US President Donald Trump has ordered fresh restrictions on Chinese-owned apps TikTok and WeChat as tech companies become a focal point of the increasingly bitter stand-off between Beijing and Washington. The Trump administration announced executive orders on Thursday evening banning “to the extent permitted under applicable law, any transaction” with TikTok owner ByteDance, or concerning WeChat via its parent company Tencent, taking effect in 45 days. The executive orders said that the spread of Chinese-owned mobile apps threatened “the national security, foreign policy and economy of the United States,” and that data collection by WeChat and TikTok threatened to “allow the Chinese Communis
Will China be ‘triumphant’ in 2050? US must prepare for it, think tank says
The United States should prepare for an “ascendant” Communist-led China, according to a report released by Rand Corporation, the US government-funded think tank. The compilers of China’s Grand Strategy: Trends, Trajectories and Long-Term Competition examined how successful the Chinese Communist Party was likely to be in achieving the goals it has set for the country by 2050. They considered four possible futures in which China is “triumphant” (having achieved all of its goals), “ascendant” (having achieved some), “stagnant” (having failed in its ambitions) or “imploding” (the regime is under threat). Compiled for the US military and published last week, the report concluded that “ascendant”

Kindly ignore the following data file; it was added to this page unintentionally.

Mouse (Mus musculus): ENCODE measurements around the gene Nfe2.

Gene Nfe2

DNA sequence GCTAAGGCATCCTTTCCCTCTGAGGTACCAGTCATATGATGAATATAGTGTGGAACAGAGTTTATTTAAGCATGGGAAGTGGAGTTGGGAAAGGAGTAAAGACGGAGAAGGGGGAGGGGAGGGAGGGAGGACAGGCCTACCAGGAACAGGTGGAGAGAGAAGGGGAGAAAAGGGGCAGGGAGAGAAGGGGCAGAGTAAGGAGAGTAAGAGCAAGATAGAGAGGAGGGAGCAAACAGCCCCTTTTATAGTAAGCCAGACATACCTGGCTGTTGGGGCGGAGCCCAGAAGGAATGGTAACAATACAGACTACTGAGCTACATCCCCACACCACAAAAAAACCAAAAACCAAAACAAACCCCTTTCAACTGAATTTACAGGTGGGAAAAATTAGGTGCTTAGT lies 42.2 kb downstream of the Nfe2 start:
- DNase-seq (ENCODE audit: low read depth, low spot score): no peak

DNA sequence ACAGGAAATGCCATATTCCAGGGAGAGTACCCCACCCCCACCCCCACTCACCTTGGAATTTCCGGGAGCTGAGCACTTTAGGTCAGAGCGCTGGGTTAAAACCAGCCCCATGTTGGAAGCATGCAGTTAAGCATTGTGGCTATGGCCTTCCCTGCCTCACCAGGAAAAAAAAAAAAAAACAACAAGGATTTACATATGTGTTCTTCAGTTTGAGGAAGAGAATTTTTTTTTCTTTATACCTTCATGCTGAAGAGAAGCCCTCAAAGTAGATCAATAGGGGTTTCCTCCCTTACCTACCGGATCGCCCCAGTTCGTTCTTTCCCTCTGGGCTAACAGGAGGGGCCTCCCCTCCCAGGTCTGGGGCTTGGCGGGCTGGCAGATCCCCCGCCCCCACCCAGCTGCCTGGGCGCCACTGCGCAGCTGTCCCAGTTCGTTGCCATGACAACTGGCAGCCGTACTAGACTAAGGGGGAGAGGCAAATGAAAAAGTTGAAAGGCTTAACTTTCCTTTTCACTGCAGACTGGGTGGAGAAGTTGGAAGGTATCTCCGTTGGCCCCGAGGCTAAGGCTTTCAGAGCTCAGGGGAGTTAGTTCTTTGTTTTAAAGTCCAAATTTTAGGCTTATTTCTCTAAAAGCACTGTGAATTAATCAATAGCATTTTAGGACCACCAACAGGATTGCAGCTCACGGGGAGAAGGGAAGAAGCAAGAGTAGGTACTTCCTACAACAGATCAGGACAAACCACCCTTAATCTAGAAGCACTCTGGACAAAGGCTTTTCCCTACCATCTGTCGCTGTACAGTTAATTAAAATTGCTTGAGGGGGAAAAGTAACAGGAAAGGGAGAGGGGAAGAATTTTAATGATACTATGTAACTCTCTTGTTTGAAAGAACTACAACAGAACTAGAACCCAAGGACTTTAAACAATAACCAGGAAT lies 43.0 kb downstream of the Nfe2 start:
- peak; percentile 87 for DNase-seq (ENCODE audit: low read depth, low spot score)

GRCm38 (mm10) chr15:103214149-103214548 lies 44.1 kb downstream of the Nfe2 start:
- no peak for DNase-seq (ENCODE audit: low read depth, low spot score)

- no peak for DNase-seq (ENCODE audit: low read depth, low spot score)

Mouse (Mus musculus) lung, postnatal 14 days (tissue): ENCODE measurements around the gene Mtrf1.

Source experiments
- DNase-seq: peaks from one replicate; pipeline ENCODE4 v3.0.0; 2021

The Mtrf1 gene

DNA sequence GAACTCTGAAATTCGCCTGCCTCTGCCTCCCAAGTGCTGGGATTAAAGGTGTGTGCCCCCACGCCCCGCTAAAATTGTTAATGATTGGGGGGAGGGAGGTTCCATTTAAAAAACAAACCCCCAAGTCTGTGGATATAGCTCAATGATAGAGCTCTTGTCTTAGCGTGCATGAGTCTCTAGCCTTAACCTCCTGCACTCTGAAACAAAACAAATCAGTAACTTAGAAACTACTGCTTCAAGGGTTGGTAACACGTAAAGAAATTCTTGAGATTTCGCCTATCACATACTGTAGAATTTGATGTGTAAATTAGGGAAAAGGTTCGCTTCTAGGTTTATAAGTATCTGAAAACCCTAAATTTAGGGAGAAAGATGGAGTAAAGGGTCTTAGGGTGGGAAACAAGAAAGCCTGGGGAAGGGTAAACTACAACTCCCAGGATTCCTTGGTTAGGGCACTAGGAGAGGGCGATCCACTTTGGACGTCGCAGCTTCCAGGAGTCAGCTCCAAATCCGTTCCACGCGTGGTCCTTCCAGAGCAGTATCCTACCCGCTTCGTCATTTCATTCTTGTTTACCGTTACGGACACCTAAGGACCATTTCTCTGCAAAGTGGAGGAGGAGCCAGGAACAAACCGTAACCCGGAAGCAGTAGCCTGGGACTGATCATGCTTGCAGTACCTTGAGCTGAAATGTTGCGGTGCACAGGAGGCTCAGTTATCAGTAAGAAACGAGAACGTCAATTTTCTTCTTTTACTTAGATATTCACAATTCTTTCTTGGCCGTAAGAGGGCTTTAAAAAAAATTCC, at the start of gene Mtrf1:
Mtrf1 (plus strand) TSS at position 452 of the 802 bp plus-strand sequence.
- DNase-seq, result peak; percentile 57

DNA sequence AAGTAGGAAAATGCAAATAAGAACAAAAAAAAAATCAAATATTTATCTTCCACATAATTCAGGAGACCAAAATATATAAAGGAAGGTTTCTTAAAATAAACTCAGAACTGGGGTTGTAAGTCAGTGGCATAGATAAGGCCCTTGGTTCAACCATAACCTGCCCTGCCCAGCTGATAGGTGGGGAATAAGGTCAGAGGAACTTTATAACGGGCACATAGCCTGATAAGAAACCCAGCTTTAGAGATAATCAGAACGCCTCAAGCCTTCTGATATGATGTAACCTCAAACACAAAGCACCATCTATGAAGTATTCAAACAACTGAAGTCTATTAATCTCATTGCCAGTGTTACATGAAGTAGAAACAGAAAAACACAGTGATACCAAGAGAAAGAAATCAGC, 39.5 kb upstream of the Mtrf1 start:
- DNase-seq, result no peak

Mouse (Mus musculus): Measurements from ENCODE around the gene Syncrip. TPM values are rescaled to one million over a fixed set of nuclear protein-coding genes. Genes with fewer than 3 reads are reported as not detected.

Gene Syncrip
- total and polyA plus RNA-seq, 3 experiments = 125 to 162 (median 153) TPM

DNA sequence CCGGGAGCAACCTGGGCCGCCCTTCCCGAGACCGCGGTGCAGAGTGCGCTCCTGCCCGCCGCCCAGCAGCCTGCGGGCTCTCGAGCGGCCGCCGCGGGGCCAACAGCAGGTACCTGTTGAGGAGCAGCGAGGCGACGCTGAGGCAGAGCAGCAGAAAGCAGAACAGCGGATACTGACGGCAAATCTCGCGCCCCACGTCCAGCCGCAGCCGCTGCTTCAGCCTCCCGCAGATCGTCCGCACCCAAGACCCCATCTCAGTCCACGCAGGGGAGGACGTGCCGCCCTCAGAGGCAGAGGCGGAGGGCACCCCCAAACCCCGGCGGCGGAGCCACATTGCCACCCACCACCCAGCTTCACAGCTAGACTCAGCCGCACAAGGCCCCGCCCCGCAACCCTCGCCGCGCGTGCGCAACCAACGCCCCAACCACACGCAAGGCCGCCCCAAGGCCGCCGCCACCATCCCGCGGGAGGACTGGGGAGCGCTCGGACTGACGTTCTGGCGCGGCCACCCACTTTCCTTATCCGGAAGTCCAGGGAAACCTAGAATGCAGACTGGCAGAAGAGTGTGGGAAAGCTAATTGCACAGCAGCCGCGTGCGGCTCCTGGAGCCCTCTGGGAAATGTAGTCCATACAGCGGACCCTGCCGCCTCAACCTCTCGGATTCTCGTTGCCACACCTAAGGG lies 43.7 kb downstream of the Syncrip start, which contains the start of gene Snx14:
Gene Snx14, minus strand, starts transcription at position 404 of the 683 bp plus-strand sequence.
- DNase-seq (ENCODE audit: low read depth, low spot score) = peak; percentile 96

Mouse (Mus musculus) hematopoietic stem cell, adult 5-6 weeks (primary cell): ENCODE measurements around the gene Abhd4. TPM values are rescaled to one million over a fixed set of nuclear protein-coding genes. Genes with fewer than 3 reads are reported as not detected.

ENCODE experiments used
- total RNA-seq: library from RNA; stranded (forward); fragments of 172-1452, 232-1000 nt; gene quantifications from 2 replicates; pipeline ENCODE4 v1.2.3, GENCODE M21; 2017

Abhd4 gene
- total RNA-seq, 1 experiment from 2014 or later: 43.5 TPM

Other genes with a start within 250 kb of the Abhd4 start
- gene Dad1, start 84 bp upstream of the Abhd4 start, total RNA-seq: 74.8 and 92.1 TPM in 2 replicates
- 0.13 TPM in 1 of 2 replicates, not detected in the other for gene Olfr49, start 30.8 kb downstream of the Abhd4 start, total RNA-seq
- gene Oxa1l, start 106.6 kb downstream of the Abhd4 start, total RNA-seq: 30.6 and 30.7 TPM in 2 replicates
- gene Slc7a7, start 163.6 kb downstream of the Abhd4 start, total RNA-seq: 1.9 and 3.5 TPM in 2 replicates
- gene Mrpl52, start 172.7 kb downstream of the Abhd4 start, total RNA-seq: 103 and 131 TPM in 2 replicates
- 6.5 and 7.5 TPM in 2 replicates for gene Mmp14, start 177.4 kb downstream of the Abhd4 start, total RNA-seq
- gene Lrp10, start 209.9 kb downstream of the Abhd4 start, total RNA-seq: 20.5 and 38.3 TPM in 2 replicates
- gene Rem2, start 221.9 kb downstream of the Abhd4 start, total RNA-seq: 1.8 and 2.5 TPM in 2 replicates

Americans' opinion of China hits new lows
Americans’ negative views toward China have reached a “new historic high” amid the coronavirus pandemic, according to a report published by the Pew Research Center on Thursday. “Around three-quarters (73%) of Americans have an unfavorable view of China today – the most negative reading in the 15 years that Pew Research Center has been measuring these views,” wrote the authors of the report, Laura Silver, Kat Devlin and Christine Huang. “The percentage who say they have a very unfavorable view of China is also at a record high of 42%, having nearly doubled since the spring of 2019, when 23% said the same.” Pew’s survey is the latest piece of evidence in an impossible-to-miss trend: distrust
How much does India rely on imported goods from China
Every Tuesday and Thursday, Inkstone Index features one important number about China to give you insight into the rising power. 14%: How much China accounted for India’s overall imports in 2019. Last year, commerce between India and China was worth about US$85 billion, making it Delhi’s second-most fruitful trading relationship, behind only the US.  Nearly one-third of India’s imports from China are electronics, such as smartphones and telecommunications equipment. India also heavily imports materials for nuclear reactors and organic chemicals.  But the close economic ties are under threat after a deadly border conflict in June, igniting wide anti-Chinese sentiment in India. The Indian gover